At the age of 24, with fire in my soul and a nutrition degree in my hands, I was raring to go—to address the issues of under nutrition in rural India. Not being exposed to the rural lifestyle ever, several surprises awaited me along the way. I learnt about the social norms attached to food, several beliefs and taboos and the various power dynamics at family level, that govern the quantity of quality of food consumed by different members of the family.
It is indeed a pleasure to pen down, mine as well as my team’s life experiences and the way that changed our perspective of nutrition education. One of my earliest memories goes way back to the year 1986, when I visited a tribal village in Gujarat for a nutrition awareness programme. I was five months into my first pregnancy at the time. I bonded well with the women on various aspects of motherhood. One of them asked me casually if I was married. The fact that pregnancy without marriage is an accepted social norm in the tribal culture, took me by surprise. I realised that my journey of learning had commenced.
Learning about physiology
Our first roadblock was to clear the myths, deeply engrained in their minds. The various accepted myths were: “If a pregnant woman eats more food, the child in the womb get suffocated; “Eating brinjals would lead to a dark-skinned child;”“White coloured foods would cause difficult labour, with the child getting stuck in the womb” and so on. These beliefs resulted in severe food restriction and, hence, compromised nutrition. The need to teach anatomy and physiology of the body became the need of the hour.
It was truly, a challenge. We painted our digestive system on a cloth and wore it as an apron. Similarly an apron of reproductive system was designed. We demonstrated that both these systems were different and there was no direct connection that could have any effect on the foetus. These tools became very popular and we ended up leaving those behind with them, almost everywhere we went, so that they could pass the word around.
Contrary to this, I had a very different experience with a community in a poor area of Ahmedabad city. I used to teach basic anatomy to women health workers. In one such visit, I was teaching them the respiratory system, with illustrations. Obviously, I was anxious. They heard me out and then informed me that they are meat-eaters, and have seen and eaten each part of the goat’s body. Naturally, they knew way more about the anatomy than I did. I was yet to see lungs, whereas they had tasted it. They started bringing different parts of the goat during the training to make the learning easy and meaningful. And, of course, during lunch hour, they would cook that particular organ and eat it. An interesting and mutual learning over lunch.
Knowing more leafy greens
Our knowledge of leafy vegetables was restricted to spinach, fenugreek leaves and amarunthus, until we visited rural areas. Hence, this was all that we promoted in our trainings. We gradually observed and learnt that they also consumed a variety of other green leafy vegetables, for instance, leaves of bottle guard, Bengal gram, green gram, beetroots, radish, cauliflower and more. We incorporated their food habits in our training sessions and actively started promoting those.
Addressing gender inequality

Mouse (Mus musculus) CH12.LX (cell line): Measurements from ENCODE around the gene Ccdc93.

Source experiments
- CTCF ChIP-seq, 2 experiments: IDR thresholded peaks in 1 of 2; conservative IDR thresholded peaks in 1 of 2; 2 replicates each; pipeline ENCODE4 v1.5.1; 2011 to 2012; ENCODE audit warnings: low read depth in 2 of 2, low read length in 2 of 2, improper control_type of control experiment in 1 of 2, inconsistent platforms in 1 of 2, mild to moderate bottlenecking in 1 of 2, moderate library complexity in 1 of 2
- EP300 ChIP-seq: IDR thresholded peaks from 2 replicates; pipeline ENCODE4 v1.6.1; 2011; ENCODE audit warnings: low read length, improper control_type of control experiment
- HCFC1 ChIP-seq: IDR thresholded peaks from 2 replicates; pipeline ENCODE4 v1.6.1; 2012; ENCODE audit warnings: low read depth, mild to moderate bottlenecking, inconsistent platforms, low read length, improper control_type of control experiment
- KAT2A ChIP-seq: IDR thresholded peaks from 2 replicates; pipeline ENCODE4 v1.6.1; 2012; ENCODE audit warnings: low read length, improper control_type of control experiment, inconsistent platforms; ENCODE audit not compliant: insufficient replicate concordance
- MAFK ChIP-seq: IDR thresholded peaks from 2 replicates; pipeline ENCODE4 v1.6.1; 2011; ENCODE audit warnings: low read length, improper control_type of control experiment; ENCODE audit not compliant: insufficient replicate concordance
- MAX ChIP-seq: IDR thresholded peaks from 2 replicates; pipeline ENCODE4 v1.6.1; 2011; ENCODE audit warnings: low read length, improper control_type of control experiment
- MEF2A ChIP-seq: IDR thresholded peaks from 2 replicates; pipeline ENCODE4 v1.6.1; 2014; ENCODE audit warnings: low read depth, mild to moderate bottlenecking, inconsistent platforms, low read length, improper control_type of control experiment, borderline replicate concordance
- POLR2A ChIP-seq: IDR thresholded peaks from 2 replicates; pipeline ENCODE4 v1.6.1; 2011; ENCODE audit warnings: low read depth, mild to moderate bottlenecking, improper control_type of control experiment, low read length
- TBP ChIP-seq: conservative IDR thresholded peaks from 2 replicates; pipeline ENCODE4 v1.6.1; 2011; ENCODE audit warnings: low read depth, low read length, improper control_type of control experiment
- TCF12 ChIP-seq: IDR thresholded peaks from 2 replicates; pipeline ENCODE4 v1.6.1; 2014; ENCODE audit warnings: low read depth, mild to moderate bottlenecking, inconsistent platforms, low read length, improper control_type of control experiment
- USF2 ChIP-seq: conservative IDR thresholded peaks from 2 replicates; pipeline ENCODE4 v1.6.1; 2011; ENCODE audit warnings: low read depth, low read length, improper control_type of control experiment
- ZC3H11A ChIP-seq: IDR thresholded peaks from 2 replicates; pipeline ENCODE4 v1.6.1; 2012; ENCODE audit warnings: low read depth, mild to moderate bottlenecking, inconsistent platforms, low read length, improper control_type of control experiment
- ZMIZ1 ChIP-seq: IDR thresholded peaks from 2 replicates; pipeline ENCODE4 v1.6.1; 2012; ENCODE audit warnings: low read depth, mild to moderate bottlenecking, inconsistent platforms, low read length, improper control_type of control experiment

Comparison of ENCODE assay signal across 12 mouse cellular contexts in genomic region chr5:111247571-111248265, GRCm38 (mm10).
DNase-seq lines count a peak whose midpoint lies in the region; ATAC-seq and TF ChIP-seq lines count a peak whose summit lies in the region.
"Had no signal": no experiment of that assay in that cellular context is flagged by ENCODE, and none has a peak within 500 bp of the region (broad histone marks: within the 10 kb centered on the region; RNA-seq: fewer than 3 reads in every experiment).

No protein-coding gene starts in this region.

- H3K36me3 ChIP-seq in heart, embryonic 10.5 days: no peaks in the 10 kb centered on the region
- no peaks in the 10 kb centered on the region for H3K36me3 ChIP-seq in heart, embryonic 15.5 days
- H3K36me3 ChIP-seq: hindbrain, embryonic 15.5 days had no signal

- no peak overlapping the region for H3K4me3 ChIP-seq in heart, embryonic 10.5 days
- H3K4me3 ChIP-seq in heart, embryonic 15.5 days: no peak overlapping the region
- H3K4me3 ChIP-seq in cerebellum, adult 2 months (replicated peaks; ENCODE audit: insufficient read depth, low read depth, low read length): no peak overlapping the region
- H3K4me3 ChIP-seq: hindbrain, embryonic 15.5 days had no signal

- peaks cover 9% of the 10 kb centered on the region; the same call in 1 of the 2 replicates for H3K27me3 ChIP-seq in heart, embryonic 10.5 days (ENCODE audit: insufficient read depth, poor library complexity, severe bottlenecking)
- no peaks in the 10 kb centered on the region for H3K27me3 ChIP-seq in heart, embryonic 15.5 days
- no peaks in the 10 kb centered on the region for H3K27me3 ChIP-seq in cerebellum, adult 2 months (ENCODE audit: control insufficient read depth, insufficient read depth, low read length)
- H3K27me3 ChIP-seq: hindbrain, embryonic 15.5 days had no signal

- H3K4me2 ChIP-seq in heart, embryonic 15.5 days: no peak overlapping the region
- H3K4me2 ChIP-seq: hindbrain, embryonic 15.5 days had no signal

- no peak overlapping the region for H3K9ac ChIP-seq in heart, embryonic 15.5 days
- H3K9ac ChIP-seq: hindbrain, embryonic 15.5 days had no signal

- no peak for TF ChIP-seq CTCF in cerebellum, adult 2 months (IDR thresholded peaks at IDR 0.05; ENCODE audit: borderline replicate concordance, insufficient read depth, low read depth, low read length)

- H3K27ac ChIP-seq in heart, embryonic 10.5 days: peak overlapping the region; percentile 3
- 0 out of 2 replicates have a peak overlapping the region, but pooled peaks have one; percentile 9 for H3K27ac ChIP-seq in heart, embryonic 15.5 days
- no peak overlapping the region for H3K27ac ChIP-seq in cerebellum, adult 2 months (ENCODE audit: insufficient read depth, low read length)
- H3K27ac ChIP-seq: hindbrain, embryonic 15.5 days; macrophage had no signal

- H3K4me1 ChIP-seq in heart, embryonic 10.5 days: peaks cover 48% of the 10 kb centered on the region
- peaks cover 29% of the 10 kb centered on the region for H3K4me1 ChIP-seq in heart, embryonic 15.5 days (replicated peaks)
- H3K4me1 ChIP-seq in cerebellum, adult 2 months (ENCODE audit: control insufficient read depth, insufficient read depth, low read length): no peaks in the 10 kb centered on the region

Neglect and discrimination towards women throughout her lifecycle is a reality, which affects her nutrition status the most. Patriarchy is strongly ingrained in our system. Hence, gender equality and women’s empowerment are the core value of our nutrition and health education. Our training sessions begin with discussions on gender equality and is always based on life experiences. The women and the chairperson, share their personal experiences on the discrimination they have faced in life. For instance: “A friend of mine gave birth to three girls. She was blamed for that and the husband remarried. My friend is so depressed and has become very dull and weak.”
We felt that it was crucial to arm the women with scientific knowledge about the process of sex determination of the newborn child. It was important for the women to know that, it is the man who decides the sex of the newborn child. We introduced a simple exercise to clarify this complex phenomenon of sex determination.
Grains for chromosomes
•The participants are asked to stand in two circles, outer and inner.
•Some are given only rice to hold in both the hands, symbolising X chromosomes. Others get rice and pulses to hold in each hand, with the latter representing Y chromosomes. Women holding rice in both hands represent “woman” (XX chromosomes) and women holding rice and pulses represent the “man” (XY chromosomes). The participants close their fist.
•With music, women in the outer circle start moving clockwise, while those in the inner circle anti-clockwise.
•When the music stops, a pair is formed—one woman from the outer circle, and one from the inner circle.
•The pair open their fists. If both the fists have rice it means that a girl is born and if one fist has rice and the other has pulses, then it is a boy.
This is followed by the game of snakes and ladders. A giant board is created on the floor. The messages written on the game are based on nutrition, with special focus on gender aspects affecting the nutrition of women. Playfully, an important message is conveyed. Other methods used are the “Light Game,” the “Ring throw,” the “Wheel with Window” and so on. We at CHETNA, enjoy learning from women and developing new games and exercises to make our nutrition and health education a joyful learning experience.
(Pallavi Patel, a trained nutritionist, has been working in the nutrition space for more than 35 years. She is a Director and a Founding Member of CHETNA (Centre for Health, Education, Training and Nutrition)